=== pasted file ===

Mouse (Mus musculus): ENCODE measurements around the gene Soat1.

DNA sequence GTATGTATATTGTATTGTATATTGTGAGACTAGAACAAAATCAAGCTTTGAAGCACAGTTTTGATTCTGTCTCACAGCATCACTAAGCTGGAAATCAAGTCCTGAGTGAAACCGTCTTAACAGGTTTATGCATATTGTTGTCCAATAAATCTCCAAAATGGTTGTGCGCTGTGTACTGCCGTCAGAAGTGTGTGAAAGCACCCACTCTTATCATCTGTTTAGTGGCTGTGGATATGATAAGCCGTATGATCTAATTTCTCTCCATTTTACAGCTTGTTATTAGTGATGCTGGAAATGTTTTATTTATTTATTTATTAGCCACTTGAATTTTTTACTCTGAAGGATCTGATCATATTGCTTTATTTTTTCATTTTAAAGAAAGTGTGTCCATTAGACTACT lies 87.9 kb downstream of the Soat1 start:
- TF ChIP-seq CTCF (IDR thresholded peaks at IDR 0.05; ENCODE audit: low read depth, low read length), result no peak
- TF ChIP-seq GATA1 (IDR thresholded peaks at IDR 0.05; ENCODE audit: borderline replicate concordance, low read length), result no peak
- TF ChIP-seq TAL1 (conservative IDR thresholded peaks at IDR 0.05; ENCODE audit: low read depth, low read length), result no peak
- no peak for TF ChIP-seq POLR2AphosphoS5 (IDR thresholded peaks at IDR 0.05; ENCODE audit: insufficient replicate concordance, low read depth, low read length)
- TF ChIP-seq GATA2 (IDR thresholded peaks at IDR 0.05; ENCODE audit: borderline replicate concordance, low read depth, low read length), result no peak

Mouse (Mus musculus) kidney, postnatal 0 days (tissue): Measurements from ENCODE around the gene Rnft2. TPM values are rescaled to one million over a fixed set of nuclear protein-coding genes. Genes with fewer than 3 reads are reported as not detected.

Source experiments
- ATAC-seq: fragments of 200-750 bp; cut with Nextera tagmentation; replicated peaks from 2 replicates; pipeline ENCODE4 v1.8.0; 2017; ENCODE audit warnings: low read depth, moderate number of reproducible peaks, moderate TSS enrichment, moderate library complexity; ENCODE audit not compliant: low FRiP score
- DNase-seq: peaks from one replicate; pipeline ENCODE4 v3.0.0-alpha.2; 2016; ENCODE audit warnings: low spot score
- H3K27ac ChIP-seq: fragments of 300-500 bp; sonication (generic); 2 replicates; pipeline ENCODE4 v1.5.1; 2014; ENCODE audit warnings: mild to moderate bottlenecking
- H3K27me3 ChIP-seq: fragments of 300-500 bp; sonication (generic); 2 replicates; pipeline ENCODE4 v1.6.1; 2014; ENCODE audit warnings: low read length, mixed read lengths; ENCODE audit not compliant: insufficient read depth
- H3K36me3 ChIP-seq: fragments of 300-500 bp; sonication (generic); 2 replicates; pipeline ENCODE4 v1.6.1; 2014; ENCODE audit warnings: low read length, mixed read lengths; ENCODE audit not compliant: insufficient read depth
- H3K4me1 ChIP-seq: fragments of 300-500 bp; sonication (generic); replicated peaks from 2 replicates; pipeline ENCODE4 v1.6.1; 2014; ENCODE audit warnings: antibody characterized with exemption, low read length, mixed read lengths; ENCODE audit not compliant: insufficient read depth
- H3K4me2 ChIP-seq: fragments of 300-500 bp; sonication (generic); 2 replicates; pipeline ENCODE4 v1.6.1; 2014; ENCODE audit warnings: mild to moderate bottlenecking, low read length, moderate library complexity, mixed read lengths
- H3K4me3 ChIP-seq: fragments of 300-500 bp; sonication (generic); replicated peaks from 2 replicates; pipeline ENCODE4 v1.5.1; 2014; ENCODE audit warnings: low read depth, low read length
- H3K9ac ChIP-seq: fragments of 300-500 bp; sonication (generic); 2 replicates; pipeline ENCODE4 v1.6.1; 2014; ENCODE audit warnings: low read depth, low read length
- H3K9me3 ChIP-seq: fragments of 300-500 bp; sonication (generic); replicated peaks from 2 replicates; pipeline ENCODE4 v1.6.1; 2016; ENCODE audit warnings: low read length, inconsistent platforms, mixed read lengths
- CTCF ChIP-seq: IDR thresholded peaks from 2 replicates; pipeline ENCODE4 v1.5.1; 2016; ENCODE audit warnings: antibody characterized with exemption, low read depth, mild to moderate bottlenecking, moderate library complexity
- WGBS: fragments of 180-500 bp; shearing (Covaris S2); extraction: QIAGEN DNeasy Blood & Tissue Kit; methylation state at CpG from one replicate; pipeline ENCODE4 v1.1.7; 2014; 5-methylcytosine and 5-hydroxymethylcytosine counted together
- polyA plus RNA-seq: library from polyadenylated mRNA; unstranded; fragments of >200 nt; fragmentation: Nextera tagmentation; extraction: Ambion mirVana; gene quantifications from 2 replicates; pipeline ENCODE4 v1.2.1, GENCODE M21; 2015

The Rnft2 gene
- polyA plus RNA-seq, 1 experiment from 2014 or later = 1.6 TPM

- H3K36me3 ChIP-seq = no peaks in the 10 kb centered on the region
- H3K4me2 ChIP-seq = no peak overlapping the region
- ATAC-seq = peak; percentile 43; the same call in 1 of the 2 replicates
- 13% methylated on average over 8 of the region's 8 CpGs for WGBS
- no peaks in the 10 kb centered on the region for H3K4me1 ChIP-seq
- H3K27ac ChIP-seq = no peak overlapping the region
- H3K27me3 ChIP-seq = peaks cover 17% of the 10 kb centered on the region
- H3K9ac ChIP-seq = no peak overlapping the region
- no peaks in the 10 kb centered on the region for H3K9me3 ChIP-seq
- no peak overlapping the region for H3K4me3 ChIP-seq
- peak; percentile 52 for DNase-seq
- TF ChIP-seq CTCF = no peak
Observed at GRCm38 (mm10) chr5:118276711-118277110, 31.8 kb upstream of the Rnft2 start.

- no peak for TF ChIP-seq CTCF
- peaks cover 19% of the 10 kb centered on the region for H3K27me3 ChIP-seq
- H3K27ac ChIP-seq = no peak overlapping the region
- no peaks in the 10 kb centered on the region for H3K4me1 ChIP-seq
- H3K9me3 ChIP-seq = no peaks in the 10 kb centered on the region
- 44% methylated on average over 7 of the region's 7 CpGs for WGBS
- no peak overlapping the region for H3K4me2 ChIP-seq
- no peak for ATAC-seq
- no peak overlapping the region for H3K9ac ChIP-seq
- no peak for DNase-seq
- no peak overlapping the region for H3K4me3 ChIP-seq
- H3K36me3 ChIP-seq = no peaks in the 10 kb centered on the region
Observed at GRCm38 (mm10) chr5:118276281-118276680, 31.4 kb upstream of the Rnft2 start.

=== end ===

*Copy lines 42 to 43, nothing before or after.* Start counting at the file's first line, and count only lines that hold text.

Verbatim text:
- H3K9me3 ChIP-seq = no peaks in the 10 kb centered on the region
- 44% methylated on average over 7 of the region's 7 CpGs for WGBS